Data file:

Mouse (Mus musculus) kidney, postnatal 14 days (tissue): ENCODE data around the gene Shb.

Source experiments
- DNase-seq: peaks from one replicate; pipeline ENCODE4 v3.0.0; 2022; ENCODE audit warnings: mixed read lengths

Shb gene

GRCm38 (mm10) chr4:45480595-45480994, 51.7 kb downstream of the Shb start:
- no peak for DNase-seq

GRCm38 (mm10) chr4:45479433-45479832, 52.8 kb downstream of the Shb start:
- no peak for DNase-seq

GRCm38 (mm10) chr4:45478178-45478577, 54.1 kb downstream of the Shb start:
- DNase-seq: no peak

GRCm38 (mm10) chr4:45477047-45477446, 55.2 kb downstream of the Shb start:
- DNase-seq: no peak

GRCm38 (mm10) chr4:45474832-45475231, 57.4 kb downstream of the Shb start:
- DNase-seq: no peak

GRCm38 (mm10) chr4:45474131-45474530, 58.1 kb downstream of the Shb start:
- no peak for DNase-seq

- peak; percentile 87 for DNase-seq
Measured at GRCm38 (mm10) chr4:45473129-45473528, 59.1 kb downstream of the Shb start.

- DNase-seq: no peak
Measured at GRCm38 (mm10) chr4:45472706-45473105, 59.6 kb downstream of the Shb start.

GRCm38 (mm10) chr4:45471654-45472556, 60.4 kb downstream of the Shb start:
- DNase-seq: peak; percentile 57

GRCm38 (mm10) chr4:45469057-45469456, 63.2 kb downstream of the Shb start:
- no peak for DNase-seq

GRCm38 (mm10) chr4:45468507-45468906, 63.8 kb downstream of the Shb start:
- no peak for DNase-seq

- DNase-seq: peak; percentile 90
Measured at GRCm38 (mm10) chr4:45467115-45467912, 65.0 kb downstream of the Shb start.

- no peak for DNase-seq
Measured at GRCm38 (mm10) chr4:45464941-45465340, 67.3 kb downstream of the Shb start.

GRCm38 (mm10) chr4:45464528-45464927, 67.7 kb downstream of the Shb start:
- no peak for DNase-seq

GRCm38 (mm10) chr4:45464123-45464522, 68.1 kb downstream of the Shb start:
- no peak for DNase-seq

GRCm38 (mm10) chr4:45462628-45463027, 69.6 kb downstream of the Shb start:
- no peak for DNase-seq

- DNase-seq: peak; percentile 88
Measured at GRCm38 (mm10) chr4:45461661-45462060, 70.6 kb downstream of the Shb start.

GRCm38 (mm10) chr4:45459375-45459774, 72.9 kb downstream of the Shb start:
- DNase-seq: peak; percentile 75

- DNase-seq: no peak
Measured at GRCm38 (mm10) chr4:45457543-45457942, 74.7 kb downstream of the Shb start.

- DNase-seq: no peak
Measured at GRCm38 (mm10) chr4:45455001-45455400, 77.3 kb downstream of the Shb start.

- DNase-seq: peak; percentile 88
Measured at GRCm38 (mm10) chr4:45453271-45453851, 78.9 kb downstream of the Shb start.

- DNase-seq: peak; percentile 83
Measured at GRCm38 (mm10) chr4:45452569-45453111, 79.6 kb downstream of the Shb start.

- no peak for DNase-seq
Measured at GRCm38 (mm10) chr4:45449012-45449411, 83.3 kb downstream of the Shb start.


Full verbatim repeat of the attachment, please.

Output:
Mouse (Mus musculus) kidney, postnatal 14 days (tissue): ENCODE data around the gene Shb.

Source experiments
- DNase-seq: peaks from one replicate; pipeline ENCODE4 v3.0.0; 2022; ENCODE audit warnings: mixed read lengths

Shb gene

GRCm38 (mm10) chr4:45480595-45480994, 51.7 kb downstream of the Shb start:
- no peak for DNase-seq

GRCm38 (mm10) chr4:45479433-45479832, 52.8 kb downstream of the Shb start:
- no peak for DNase-seq

GRCm38 (mm10) chr4:45478178-45478577, 54.1 kb downstream of the Shb start:
- DNase-seq: no peak

GRCm38 (mm10) chr4:45477047-45477446, 55.2 kb downstream of the Shb start:
- DNase-seq: no peak

GRCm38 (mm10) chr4:45474832-45475231, 57.4 kb downstream of the Shb start:
- DNase-seq: no peak

GRCm38 (mm10) chr4:45474131-45474530, 58.1 kb downstream of the Shb start:
- no peak for DNase-seq

- peak; percentile 87 for DNase-seq
Measured at GRCm38 (mm10) chr4:45473129-45473528, 59.1 kb downstream of the Shb start.

- DNase-seq: no peak
Measured at GRCm38 (mm10) chr4:45472706-45473105, 59.6 kb downstream of the Shb start.

GRCm38 (mm10) chr4:45471654-45472556, 60.4 kb downstream of the Shb start:
- DNase-seq: peak; percentile 57

GRCm38 (mm10) chr4:45469057-45469456, 63.2 kb downstream of the Shb start:
- no peak for DNase-seq

GRCm38 (mm10) chr4:45468507-45468906, 63.8 kb downstream of the Shb start:
- no peak for DNase-seq

- DNase-seq: peak; percentile 90
Measured at GRCm38 (mm10) chr4:45467115-45467912, 65.0 kb downstream of the Shb start.

- no peak for DNase-seq
Measured at GRCm38 (mm10) chr4:45464941-45465340, 67.3 kb downstream of the Shb start.

GRCm38 (mm10) chr4:45464528-45464927, 67.7 kb downstream of the Shb start:
- no peak for DNase-seq

GRCm38 (mm10) chr4:45464123-45464522, 68.1 kb downstream of the Shb start:
- no peak for DNase-seq

GRCm38 (mm10) chr4:45462628-45463027, 69.6 kb downstream of the Shb start:
- no peak for DNase-seq

- DNase-seq: peak; percentile 88
Measured at GRCm38 (mm10) chr4:45461661-45462060, 70.6 kb downstream of the Shb start.

GRCm38 (mm10) chr4:45459375-45459774, 72.9 kb downstream of the Shb start:
- DNase-seq: peak; percentile 75

- DNase-seq: no peak
Measured at GRCm38 (mm10) chr4:45457543-45457942, 74.7 kb downstream of the Shb start.

- DNase-seq: no peak
Measured at GRCm38 (mm10) chr4:45455001-45455400, 77.3 kb downstream of the Shb start.

- DNase-seq: peak; percentile 88
Measured at GRCm38 (mm10) chr4:45453271-45453851, 78.9 kb downstream of the Shb start.

- DNase-seq: peak; percentile 83
Measured at GRCm38 (mm10) chr4:45452569-45453111, 79.6 kb downstream of the Shb start.

- no peak for DNase-seq
Measured at GRCm38 (mm10) chr4:45449012-45449411, 83.3 kb downstream of the Shb start.